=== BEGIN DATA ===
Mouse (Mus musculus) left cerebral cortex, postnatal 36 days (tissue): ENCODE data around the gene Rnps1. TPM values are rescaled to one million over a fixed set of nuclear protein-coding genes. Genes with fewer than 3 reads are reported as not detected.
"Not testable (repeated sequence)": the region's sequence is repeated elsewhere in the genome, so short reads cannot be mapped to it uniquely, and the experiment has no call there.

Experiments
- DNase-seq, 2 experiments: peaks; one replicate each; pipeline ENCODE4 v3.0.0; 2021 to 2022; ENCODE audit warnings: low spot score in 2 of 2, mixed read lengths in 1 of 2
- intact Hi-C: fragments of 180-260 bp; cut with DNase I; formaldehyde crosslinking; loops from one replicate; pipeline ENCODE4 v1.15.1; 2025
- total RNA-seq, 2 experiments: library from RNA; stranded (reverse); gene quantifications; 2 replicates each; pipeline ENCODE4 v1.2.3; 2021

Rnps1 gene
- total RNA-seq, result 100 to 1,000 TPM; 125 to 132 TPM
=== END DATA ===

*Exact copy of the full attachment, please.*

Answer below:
Mouse (Mus musculus) left cerebral cortex, postnatal 36 days (tissue): ENCODE data around the gene Rnps1. TPM values are rescaled to one million over a fixed set of nuclear protein-coding genes. Genes with fewer than 3 reads are reported as not detected.
"Not testable (repeated sequence)": the region's sequence is repeated elsewhere in the genome, so short reads cannot be mapped to it uniquely, and the experiment has no call there.

Experiments
- DNase-seq, 2 experiments: peaks; one replicate each; pipeline ENCODE4 v3.0.0; 2021 to 2022; ENCODE audit warnings: low spot score in 2 of 2, mixed read lengths in 1 of 2
- intact Hi-C: fragments of 180-260 bp; cut with DNase I; formaldehyde crosslinking; loops from one replicate; pipeline ENCODE4 v1.15.1; 2025
- total RNA-seq, 2 experiments: library from RNA; stranded (reverse); gene quantifications; 2 replicates each; pipeline ENCODE4 v1.2.3; 2021

Rnps1 gene
- total RNA-seq, result 100 to 1,000 TPM; 125 to 132 TPM